SINGAPORE (Reuters) – A recession in Singapore’s trade-reliant economy could be deeper than forecast as the protracted nature of the COVID-19 pandemic is likely to hamper a decisive rebound in global activity, the city-state’s central bank said on Tuesday.
“There remains significant uncertainty over the severity of the downturn, as well as the eventual recovery,” the Monetary Authority of Singapore (MAS) said in its semi-annual macroeconomic review.
“The materialisation of downside risks … could tip the growth outcome in Singapore below the forecast range.”
Singapore’s current forecast for GDP is –4% to –1%, but growing risks to the outlook include more stringent measures to contain the spread of the coronavirus in Singapore and around the world, the central bank said.
It also flagged the collapse in crude prices, with oil-related industries such as marine and offshore engineering and petroleum refining accounting for up to 4% of Singapore’s GDP.
The MAS eased monetary policy last month as the economy faces its worst recession in its 55-year history.
The COVID-19 pandemic knocked Singapore’s economy in the first quarter, when it shrank 2.2% – its sharpest contraction since the 2009 financial crisis.
Singapore has among the highest number of infections in Asia and has extended virus-fighting curbs, which include the closure of most workplaces and schools until June 1. The measures were initially set to run for a month until May 4.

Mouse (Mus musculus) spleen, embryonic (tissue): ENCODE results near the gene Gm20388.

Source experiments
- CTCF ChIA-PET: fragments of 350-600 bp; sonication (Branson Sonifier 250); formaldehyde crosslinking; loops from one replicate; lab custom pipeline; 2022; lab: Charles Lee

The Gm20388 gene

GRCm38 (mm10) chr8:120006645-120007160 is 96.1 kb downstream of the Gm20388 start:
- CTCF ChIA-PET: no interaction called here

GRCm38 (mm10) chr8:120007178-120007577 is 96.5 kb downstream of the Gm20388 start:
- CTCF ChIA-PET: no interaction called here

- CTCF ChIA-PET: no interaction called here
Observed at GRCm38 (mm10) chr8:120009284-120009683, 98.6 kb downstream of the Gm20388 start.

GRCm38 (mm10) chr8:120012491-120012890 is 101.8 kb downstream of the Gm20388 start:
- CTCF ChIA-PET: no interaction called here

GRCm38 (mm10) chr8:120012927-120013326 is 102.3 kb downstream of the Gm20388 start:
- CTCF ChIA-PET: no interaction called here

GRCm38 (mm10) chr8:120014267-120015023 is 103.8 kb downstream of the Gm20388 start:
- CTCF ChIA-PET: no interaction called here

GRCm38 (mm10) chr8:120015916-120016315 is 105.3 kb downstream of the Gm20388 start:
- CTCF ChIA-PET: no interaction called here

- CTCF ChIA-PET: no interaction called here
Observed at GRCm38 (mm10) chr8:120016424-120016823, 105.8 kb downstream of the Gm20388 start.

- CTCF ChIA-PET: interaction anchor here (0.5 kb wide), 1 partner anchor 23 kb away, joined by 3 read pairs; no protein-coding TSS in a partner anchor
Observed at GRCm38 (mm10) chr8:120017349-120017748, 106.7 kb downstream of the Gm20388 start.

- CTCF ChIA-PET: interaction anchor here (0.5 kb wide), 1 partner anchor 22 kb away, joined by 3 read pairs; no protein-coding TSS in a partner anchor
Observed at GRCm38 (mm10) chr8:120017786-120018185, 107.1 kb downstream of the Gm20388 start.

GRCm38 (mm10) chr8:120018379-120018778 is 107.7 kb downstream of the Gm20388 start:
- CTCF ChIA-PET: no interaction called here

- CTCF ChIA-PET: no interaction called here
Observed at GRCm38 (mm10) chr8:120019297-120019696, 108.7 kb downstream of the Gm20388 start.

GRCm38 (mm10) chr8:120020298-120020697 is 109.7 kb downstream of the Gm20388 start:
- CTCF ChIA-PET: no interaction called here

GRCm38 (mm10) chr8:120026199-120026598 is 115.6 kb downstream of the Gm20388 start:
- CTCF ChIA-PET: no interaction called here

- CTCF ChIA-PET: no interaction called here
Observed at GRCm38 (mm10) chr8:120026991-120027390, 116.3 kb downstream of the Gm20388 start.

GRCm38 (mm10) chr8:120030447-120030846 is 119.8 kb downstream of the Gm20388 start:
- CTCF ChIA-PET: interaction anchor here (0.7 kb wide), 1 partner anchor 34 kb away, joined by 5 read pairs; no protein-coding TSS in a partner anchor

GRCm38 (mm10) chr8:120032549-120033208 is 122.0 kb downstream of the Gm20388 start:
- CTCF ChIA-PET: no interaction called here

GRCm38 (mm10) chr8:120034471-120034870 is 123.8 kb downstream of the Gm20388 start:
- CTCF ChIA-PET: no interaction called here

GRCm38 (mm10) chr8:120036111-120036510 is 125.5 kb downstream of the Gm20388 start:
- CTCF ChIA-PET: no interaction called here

The virus has infected more than 14,000 people in the city-state and killed 14. Globally over 3 million people have been infected, while the death toll has crossed 210,000.
The MAS said GDP will contract even more in the second quarter due to the severity of the outbreak in Singapore’s major trading partners, as well as the strict measures to curb transmission domestically.
Unemployment is also likely to rise and wages drop, a factor contributing to deflation in both core and headline prices in 2020 for the first time since 2002, the central bank said.
Despite the grim outlook, the economy had not experienced significant capital outflows or unusual funding stresses, MAS added.
(Reporting by Aradhana Aravindan in Singapore; Editing by Himani Sarkar)